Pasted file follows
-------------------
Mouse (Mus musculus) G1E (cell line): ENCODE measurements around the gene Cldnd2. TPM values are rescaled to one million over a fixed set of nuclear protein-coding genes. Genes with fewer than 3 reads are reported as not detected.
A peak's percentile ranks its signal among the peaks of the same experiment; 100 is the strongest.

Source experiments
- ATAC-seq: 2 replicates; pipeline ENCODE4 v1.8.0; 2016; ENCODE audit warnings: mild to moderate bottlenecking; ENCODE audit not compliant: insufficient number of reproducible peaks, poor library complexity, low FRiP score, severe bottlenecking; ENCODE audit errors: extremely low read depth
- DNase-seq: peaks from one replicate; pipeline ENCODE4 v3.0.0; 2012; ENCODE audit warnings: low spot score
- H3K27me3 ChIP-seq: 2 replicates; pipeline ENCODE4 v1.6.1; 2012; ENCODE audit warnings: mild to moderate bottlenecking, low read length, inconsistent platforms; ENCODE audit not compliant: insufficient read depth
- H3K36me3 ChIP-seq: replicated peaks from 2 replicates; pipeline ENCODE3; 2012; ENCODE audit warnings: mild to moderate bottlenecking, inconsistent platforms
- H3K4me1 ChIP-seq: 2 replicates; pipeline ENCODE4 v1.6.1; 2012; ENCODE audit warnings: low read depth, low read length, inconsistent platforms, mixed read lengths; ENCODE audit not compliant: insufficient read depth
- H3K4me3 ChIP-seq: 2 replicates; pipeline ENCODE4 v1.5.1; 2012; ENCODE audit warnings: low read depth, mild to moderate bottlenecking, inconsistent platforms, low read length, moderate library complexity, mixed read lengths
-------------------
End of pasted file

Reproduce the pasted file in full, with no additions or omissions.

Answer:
Mouse (Mus musculus) G1E (cell line): ENCODE measurements around the gene Cldnd2. TPM values are rescaled to one million over a fixed set of nuclear protein-coding genes. Genes with fewer than 3 reads are reported as not detected.
A peak's percentile ranks its signal among the peaks of the same experiment; 100 is the strongest.

Source experiments
- ATAC-seq: 2 replicates; pipeline ENCODE4 v1.8.0; 2016; ENCODE audit warnings: mild to moderate bottlenecking; ENCODE audit not compliant: insufficient number of reproducible peaks, poor library complexity, low FRiP score, severe bottlenecking; ENCODE audit errors: extremely low read depth
- DNase-seq: peaks from one replicate; pipeline ENCODE4 v3.0.0; 2012; ENCODE audit warnings: low spot score
- H3K27me3 ChIP-seq: 2 replicates; pipeline ENCODE4 v1.6.1; 2012; ENCODE audit warnings: mild to moderate bottlenecking, low read length, inconsistent platforms; ENCODE audit not compliant: insufficient read depth
- H3K36me3 ChIP-seq: replicated peaks from 2 replicates; pipeline ENCODE3; 2012; ENCODE audit warnings: mild to moderate bottlenecking, inconsistent platforms
- H3K4me1 ChIP-seq: 2 replicates; pipeline ENCODE4 v1.6.1; 2012; ENCODE audit warnings: low read depth, low read length, inconsistent platforms, mixed read lengths; ENCODE audit not compliant: insufficient read depth
- H3K4me3 ChIP-seq: 2 replicates; pipeline ENCODE4 v1.5.1; 2012; ENCODE audit warnings: low read depth, mild to moderate bottlenecking, inconsistent platforms, low read length, moderate library complexity, mixed read lengths